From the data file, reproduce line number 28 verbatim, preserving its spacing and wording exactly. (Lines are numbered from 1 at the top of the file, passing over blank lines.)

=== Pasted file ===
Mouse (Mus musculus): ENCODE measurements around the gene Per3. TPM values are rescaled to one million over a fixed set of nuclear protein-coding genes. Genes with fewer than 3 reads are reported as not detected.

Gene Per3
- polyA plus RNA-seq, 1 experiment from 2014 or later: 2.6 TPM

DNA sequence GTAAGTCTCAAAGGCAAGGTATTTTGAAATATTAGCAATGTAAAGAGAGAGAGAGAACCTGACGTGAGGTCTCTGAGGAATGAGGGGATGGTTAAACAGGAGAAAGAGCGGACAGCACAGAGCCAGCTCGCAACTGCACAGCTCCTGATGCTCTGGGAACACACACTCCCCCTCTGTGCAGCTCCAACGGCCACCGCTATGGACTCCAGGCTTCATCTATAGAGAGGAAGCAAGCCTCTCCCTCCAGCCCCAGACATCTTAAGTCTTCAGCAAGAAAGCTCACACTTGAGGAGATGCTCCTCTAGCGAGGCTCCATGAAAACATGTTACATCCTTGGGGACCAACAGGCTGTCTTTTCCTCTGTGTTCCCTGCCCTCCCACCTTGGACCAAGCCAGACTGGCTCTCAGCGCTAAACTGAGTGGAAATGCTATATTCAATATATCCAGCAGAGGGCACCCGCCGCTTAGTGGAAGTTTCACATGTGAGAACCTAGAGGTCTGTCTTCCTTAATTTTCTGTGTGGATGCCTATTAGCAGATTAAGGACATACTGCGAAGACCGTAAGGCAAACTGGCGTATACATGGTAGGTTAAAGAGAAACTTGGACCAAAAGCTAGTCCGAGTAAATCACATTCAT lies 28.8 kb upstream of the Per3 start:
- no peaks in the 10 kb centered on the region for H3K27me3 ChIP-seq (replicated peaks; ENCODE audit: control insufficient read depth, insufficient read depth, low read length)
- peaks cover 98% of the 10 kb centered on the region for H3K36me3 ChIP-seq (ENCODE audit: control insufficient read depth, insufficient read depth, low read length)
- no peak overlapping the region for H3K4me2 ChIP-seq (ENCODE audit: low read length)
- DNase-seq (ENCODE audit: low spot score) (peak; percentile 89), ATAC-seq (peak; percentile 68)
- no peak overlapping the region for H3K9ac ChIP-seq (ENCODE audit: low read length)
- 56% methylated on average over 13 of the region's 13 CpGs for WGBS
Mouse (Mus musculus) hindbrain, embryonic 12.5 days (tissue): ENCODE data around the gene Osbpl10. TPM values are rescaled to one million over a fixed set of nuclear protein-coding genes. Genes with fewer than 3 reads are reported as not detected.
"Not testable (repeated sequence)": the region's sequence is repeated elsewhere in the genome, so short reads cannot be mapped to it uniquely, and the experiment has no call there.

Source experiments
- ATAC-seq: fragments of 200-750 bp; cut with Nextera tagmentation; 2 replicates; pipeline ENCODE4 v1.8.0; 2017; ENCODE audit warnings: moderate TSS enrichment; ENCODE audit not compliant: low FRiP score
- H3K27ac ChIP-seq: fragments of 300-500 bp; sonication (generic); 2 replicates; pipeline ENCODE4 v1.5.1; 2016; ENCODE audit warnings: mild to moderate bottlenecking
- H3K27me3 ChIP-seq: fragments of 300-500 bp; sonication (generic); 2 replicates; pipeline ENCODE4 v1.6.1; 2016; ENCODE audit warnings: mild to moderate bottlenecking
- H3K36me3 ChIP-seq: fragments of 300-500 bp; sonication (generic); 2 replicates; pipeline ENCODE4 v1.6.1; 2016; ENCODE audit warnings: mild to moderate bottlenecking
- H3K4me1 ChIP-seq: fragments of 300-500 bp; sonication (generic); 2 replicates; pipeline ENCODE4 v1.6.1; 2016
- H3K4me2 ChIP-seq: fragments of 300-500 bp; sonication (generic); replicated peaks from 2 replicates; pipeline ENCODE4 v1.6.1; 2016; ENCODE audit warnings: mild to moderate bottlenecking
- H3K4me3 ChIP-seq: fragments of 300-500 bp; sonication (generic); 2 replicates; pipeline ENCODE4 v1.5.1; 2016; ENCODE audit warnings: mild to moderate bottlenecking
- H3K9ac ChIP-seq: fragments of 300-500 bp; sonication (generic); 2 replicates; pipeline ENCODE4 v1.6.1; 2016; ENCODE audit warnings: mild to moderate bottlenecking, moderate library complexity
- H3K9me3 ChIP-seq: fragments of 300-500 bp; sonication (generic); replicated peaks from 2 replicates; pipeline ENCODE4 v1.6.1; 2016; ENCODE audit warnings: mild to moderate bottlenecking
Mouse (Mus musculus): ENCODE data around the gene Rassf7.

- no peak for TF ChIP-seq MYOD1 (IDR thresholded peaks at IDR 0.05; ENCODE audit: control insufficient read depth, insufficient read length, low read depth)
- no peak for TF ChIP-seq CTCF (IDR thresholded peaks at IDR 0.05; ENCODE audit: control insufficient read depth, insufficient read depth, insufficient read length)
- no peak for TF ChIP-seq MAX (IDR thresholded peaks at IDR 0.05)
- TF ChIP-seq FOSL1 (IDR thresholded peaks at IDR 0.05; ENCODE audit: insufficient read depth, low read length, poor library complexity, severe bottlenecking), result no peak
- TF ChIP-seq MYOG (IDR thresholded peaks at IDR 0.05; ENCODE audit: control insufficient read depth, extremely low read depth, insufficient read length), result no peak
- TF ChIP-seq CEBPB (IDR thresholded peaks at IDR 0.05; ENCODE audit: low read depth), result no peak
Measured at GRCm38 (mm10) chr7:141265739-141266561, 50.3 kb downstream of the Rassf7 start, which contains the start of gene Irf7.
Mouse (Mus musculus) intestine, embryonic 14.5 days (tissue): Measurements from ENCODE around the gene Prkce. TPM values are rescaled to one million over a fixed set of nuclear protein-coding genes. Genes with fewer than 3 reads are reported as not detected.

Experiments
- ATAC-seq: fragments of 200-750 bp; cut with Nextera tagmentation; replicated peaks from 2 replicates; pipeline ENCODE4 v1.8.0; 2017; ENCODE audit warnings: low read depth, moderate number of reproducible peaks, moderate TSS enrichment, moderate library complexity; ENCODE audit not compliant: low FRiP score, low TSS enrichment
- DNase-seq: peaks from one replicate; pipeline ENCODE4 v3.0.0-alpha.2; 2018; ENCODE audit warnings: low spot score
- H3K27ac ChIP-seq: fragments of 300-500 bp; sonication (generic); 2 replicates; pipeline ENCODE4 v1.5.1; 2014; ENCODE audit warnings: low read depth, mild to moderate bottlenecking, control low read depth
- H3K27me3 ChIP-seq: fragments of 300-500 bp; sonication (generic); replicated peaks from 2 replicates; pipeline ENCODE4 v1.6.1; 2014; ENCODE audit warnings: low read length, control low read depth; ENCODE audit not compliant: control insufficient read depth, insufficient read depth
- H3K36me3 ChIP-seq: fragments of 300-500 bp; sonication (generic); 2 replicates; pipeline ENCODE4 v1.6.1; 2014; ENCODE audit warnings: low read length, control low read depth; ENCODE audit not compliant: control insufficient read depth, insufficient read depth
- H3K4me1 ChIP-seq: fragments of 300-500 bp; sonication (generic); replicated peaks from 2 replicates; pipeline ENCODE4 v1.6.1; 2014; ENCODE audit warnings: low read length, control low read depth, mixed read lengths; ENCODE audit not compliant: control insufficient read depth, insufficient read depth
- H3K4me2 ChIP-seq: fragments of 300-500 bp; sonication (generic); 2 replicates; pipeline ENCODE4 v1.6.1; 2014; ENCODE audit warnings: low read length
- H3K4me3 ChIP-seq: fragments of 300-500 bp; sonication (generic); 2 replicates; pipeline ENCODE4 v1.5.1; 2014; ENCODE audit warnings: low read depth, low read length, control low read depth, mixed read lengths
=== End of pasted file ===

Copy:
- TF ChIP-seq MYOG (IDR thresholded peaks at IDR 0.05; ENCODE audit: control insufficient read depth, extremely low read depth, insufficient read length), result no peak